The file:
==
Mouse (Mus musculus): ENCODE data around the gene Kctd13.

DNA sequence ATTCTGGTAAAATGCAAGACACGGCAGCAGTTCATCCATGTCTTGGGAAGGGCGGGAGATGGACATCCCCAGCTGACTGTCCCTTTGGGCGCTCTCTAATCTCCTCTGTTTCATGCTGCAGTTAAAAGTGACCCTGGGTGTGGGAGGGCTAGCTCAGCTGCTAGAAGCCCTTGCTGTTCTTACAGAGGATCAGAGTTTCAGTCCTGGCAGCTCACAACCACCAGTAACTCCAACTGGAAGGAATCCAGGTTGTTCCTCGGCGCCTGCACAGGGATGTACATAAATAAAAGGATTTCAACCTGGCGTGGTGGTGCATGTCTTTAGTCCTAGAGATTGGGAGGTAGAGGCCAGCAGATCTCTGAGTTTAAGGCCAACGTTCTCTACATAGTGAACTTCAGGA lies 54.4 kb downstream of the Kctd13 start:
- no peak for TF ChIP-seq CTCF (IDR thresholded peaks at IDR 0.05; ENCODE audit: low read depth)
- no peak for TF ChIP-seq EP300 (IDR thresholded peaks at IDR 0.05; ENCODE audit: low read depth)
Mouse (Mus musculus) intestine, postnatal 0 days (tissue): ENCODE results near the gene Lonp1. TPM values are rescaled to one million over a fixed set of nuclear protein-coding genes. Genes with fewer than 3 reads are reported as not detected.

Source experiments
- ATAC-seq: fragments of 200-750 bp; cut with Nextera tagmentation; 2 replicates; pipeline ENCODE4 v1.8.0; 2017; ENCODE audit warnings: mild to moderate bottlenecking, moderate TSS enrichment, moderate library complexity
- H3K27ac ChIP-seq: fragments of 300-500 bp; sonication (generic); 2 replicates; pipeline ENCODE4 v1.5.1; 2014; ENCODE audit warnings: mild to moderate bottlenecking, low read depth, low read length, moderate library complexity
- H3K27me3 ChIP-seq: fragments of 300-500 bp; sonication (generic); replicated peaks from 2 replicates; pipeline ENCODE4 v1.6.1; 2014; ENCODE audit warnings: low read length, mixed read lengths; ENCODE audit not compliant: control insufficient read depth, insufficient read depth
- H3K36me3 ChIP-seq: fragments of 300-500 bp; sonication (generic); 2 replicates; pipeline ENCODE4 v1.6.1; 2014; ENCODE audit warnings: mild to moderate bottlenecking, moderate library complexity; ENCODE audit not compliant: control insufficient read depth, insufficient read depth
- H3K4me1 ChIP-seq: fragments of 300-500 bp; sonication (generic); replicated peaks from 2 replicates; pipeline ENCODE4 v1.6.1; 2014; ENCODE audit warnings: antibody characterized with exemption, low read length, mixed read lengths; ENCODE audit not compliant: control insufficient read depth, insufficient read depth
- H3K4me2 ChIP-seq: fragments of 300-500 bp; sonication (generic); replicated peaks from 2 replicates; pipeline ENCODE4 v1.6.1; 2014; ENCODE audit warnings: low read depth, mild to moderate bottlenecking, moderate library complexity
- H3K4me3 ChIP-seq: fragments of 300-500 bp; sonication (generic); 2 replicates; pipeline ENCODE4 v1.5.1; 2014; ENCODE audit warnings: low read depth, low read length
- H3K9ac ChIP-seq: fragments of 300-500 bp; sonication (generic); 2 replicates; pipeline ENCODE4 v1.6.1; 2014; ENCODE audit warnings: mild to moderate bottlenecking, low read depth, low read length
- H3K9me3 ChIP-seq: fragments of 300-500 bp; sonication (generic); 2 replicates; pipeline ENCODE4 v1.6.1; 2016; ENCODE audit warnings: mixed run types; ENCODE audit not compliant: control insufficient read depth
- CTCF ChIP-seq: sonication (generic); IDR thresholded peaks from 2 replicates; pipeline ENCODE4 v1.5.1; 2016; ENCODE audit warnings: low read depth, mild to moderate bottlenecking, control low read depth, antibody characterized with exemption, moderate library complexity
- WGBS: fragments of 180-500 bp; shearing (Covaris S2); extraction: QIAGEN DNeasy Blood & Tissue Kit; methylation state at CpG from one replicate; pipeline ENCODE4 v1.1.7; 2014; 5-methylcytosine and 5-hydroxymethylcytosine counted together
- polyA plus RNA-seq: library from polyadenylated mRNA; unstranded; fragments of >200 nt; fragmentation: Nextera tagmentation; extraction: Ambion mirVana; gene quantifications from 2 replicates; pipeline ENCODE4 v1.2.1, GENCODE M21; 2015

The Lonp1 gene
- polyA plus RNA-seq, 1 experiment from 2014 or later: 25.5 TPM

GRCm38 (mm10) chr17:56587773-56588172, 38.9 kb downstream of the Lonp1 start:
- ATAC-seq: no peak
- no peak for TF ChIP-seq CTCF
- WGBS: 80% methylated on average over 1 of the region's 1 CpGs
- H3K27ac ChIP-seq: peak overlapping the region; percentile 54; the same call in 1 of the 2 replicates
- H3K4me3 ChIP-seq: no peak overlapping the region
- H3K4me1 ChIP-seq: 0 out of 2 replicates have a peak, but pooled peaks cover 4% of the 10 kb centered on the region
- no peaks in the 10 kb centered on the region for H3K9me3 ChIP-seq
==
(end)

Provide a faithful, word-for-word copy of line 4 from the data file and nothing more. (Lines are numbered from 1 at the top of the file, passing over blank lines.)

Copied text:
- no peak for TF ChIP-seq EP300 (IDR thresholded peaks at IDR 0.05; ENCODE audit: low read depth)